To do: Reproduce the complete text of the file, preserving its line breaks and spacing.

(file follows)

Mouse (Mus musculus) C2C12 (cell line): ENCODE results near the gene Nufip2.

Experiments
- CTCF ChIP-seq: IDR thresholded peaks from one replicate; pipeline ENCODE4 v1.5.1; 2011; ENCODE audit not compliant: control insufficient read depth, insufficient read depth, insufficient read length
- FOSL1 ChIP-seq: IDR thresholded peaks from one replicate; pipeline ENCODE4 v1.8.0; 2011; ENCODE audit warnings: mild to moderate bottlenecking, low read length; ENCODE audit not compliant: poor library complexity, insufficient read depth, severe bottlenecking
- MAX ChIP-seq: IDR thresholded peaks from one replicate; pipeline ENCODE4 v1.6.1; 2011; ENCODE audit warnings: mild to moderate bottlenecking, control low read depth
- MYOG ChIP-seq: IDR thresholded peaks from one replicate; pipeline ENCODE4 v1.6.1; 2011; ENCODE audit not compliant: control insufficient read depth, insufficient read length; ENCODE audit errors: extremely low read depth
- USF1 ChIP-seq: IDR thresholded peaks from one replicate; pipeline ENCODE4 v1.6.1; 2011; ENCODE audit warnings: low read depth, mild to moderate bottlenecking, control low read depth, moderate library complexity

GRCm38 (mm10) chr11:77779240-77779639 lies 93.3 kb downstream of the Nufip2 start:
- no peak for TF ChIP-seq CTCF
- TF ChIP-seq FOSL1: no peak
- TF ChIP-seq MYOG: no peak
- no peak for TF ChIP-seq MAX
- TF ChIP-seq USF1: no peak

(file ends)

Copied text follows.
Mouse (Mus musculus) C2C12 (cell line): ENCODE results near the gene Nufip2.

Experiments
- CTCF ChIP-seq: IDR thresholded peaks from one replicate; pipeline ENCODE4 v1.5.1; 2011; ENCODE audit not compliant: control insufficient read depth, insufficient read depth, insufficient read length
- FOSL1 ChIP-seq: IDR thresholded peaks from one replicate; pipeline ENCODE4 v1.8.0; 2011; ENCODE audit warnings: mild to moderate bottlenecking, low read length; ENCODE audit not compliant: poor library complexity, insufficient read depth, severe bottlenecking
- MAX ChIP-seq: IDR thresholded peaks from one replicate; pipeline ENCODE4 v1.6.1; 2011; ENCODE audit warnings: mild to moderate bottlenecking, control low read depth
- MYOG ChIP-seq: IDR thresholded peaks from one replicate; pipeline ENCODE4 v1.6.1; 2011; ENCODE audit not compliant: control insufficient read depth, insufficient read length; ENCODE audit errors: extremely low read depth
- USF1 ChIP-seq: IDR thresholded peaks from one replicate; pipeline ENCODE4 v1.6.1; 2011; ENCODE audit warnings: low read depth, mild to moderate bottlenecking, control low read depth, moderate library complexity

GRCm38 (mm10) chr11:77779240-77779639 lies 93.3 kb downstream of the Nufip2 start:
- no peak for TF ChIP-seq CTCF
- TF ChIP-seq FOSL1: no peak
- TF ChIP-seq MYOG: no peak
- no peak for TF ChIP-seq MAX
- TF ChIP-seq USF1: no peak